To begin this post bluntly: My life has not been easy. I’m fairly transparent about the various traumas I’ve faced, from living with an extremely abusive parent for 25 years to dealing with surgery and chronic illness. On top of that, I also have a learning disability and a stutter that makes it difficult for me to function in spaces “normal” folks wouldn’t have an issue with.
Though I’ve been challenged in many aspects of my life thus far, the one thing I know I’m good at is writing. I’ve always been good at it, from a very young age, and it’s the only thing I’ve ever wanted to do with my life. I want to tell stories and have those stories be out in the world. I’ve queried four different manuscripts and yet I still haven’t “broken through” and gotten and agent. Just write another book, I tell myself. So I do.
This past March, I was chosen to participate in Author Mentor Match. It was the first time I’d been chosen for anything like this, and the first time I’ve ever had my writing validated by a professional (Allison, you are the best). It’s also the first time writing has been–in any serious capacity–a less than solitary experience for me. I’ve always been so guarded with my work for a variety of reasons–abuse from my father being one of them. However, AMM has given me an opportunity to surround myself with friends and critique partners who are going through the same things I am, who all have that same desire to succeed.
Querying is a hellish process for everyone. It sucks. Agents don’t like it, querying writers don’t like it. No one likes to be told no, and no one likes to do the rejecting. It’s especially hard for someone like me. Someone with unresolved issues with criticism due to years of emotional abuse, as well as a severe case of social anxiety and a learning disability. Every rejection feels like a failure–even though I know in my logical brain that it isn’t–and that I only need one yes. This is not my first querying rodeo, after all. I’m a pro at this point. I know how this process works.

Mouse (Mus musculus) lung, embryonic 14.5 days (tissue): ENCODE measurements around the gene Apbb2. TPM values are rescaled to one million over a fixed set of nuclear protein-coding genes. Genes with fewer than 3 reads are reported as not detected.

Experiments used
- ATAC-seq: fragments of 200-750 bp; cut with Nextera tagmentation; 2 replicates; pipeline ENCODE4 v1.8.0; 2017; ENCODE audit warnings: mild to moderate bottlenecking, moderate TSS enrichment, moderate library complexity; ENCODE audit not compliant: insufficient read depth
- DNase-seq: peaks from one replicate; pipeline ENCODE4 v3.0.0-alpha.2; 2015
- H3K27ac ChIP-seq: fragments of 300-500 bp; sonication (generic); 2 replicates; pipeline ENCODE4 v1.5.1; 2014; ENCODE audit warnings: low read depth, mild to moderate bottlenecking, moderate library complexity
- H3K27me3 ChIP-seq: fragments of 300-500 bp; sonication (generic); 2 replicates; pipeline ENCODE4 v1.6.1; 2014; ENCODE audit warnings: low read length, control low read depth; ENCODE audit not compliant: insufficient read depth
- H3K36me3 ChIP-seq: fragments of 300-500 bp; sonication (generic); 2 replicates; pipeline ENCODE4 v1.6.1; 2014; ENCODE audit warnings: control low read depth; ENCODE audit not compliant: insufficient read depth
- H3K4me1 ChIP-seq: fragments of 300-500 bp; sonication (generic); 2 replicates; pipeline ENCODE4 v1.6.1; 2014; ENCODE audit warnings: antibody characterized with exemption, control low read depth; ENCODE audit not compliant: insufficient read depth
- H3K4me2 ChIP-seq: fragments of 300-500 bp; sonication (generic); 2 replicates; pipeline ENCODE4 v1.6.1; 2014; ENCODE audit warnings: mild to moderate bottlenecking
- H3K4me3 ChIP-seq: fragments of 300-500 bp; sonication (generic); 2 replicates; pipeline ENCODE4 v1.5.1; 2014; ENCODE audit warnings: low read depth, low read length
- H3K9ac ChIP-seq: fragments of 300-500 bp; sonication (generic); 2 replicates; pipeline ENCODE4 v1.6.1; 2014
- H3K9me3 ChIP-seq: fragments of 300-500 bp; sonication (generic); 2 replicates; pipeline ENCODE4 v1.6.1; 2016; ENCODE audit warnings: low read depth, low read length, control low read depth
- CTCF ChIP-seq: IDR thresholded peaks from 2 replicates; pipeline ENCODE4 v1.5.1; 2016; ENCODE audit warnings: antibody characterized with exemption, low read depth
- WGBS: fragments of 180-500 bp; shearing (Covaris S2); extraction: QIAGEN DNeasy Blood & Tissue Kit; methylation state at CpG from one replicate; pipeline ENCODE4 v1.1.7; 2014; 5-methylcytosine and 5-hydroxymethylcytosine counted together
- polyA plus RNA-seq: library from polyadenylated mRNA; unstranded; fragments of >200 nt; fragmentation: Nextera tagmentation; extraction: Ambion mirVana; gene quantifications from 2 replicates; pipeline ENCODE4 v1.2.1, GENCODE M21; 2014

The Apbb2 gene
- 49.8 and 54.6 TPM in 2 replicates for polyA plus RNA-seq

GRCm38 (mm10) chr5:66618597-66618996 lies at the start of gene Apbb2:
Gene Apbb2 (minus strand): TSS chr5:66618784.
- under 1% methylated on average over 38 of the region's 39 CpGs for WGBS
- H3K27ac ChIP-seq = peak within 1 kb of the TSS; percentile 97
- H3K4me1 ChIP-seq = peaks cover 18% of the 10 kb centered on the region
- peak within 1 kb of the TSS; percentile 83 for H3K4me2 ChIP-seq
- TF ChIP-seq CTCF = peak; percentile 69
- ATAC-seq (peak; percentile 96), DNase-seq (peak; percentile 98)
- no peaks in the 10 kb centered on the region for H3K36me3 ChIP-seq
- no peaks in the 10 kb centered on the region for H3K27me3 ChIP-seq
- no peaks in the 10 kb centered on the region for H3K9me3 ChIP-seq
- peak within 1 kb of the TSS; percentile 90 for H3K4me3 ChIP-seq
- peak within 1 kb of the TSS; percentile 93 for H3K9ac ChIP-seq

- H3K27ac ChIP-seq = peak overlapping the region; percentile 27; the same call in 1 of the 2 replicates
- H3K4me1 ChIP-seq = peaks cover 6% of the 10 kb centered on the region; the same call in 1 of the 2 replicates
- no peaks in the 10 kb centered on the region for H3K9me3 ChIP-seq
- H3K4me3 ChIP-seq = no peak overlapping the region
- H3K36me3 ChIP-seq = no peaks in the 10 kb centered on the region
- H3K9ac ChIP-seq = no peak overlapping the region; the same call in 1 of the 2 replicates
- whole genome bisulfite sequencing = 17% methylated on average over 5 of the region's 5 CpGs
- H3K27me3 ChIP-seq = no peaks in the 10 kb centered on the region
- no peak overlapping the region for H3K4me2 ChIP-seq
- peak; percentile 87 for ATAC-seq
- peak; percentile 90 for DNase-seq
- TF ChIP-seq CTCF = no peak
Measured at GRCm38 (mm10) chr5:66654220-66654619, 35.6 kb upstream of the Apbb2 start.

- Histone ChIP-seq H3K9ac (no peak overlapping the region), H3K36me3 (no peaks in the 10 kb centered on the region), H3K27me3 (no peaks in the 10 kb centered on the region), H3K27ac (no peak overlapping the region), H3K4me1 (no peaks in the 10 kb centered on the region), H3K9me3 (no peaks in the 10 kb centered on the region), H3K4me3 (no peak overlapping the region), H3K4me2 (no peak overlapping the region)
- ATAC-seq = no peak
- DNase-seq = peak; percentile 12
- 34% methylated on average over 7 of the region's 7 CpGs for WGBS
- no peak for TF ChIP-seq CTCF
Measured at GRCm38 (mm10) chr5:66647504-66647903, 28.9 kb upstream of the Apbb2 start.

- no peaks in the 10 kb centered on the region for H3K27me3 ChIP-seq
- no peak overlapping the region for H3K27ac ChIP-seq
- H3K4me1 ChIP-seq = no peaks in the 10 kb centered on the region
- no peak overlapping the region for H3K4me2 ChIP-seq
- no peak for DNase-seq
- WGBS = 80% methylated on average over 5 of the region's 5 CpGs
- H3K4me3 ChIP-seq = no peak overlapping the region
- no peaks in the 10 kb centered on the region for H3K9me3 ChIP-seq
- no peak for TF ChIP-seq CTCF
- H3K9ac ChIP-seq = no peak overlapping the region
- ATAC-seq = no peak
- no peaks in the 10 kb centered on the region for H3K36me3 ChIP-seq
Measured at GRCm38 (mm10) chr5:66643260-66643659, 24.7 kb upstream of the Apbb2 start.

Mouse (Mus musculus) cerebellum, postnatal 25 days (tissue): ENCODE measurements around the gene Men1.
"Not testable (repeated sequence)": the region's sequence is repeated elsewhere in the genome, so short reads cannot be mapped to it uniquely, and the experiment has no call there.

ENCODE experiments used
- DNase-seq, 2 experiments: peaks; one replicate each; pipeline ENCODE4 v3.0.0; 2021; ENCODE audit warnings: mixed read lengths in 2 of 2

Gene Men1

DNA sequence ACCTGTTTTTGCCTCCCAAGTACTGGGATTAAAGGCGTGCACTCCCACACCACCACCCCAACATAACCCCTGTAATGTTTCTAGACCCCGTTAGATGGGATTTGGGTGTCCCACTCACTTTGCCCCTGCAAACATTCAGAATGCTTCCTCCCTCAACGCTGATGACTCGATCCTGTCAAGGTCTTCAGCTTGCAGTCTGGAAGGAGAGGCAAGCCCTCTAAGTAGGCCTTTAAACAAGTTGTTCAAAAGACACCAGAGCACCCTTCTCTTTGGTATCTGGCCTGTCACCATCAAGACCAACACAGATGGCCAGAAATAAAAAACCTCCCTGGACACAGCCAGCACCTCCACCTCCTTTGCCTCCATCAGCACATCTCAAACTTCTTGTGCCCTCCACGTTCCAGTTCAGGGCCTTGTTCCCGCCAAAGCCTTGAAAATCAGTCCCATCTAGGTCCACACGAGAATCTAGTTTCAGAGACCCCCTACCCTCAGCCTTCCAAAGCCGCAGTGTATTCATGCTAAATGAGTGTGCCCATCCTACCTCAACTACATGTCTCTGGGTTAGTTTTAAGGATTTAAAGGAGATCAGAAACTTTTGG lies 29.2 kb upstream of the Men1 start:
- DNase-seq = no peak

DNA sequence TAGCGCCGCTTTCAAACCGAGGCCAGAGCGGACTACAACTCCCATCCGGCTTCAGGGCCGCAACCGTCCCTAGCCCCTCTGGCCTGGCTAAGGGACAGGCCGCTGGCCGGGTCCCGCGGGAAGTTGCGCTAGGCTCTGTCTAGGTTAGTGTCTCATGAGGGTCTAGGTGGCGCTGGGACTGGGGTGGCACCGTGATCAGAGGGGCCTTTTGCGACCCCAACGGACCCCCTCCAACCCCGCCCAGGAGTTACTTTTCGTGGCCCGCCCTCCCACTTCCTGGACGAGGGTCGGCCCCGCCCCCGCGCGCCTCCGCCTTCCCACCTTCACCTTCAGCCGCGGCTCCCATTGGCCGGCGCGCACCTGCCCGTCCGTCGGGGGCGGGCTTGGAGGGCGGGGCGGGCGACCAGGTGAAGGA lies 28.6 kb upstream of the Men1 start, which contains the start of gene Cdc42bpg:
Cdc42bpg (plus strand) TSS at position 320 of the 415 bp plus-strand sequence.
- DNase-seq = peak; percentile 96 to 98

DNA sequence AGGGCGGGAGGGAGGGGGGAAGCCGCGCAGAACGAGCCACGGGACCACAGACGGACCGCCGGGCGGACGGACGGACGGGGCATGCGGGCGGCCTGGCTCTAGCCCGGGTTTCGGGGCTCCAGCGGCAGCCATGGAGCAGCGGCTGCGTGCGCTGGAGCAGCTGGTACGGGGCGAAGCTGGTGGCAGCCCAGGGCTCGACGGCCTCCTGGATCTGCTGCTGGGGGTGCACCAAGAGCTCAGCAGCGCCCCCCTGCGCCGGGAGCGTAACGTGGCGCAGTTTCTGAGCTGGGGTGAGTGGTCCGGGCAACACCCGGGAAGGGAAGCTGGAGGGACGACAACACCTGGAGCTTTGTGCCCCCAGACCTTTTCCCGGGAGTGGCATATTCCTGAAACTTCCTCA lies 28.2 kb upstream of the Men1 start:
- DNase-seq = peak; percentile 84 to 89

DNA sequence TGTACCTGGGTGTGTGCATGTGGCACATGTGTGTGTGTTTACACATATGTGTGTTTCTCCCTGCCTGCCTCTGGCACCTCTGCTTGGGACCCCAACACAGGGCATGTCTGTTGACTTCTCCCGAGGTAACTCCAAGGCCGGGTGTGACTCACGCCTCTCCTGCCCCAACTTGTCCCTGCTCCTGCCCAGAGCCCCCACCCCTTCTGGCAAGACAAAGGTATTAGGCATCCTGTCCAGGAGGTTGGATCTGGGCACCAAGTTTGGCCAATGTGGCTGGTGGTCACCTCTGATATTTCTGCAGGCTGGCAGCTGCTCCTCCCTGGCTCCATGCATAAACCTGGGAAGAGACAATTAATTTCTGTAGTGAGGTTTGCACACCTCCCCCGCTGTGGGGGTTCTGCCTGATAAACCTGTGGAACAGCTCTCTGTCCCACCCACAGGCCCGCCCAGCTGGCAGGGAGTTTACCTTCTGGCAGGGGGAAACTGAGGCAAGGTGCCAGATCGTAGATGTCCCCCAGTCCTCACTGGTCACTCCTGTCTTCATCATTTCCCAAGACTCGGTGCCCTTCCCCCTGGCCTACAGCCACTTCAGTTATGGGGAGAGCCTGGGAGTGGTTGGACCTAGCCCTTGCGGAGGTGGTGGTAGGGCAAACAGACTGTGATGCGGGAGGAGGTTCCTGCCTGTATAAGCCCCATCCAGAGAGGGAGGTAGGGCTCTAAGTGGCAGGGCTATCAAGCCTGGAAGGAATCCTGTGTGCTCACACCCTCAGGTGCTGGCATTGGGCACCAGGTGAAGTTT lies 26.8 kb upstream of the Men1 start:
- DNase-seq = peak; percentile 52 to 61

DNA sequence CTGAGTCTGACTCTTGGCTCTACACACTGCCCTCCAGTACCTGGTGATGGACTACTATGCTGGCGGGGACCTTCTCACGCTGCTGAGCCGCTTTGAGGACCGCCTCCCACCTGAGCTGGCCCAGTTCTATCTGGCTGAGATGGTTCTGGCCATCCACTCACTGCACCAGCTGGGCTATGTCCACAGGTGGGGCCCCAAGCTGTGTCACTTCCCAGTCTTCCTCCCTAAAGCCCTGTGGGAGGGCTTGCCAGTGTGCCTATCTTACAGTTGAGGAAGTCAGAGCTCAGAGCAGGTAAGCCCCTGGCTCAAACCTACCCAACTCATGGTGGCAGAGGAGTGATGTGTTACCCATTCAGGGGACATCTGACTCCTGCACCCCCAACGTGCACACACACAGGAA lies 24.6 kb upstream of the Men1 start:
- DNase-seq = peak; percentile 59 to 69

And yet, this time, it feels different. With Allison’s help and the backing of AMM, I thought, perhaps, things would be a little easier. A little smoother. Guess what? They haven’t been! It’s true that for some people, credits like being a PitchWars mentee or an AMM mentee help them sail through the process a little faster. That has not been my case so far. I don’t blame any one agent or the industry. No one owes me their time because I am disabled and write stories starring disabled main characters.
And yet, with every rejection, I wonder if I’m doing the right thing. My main characters are always disabled in some way, taking from my many (many) forms of disability. Selene from NEON TIGER, for example, has braces on her legs and struggles with chronic pain and leg weakness just the same as I do with cerebral palsy and spinal tumors. She also has my anxiety.. My struggles with disordered eating. She is extremely complicated and I don’t think I’ve ever loved a character more. Ableism and combating it/using it is a huge part of her story. A narrative I find deeply important to the YA audience at large.
Still, I wonder…if she weren’t visibly disabled, would the book be repped faster? Would it sell faster? Am I marketable enough as an author? Is my book marketable enough? These are all questions we have–especially us disabled authors, disabled authors of color, and BIPOC authors in general. Any one of us who exist outside the margins of acceptability–straight, white, cisgender, able-bodied, neurotypical–must constantly be vigilant about our stories AND ourselves. Are our OwnVoices experiences palatable enough to be published? Are we as people, as authors, marketable enough?
The Disability Reckoning(TM) has not yet come to the YA market. Disabled authors are not enough or we are too much. We are not marketbale, we can’t carry a story. We explain too uch, we explain too little. I suppose, in the end, it’s finding someone who will give us a chance. That one special agent who wills ay yes, I want to champion you, and I want to help you.
That’s all I’m looking for. That’s all we are looking for.
A chance. Just a chance for my story–for all our stories–to be told.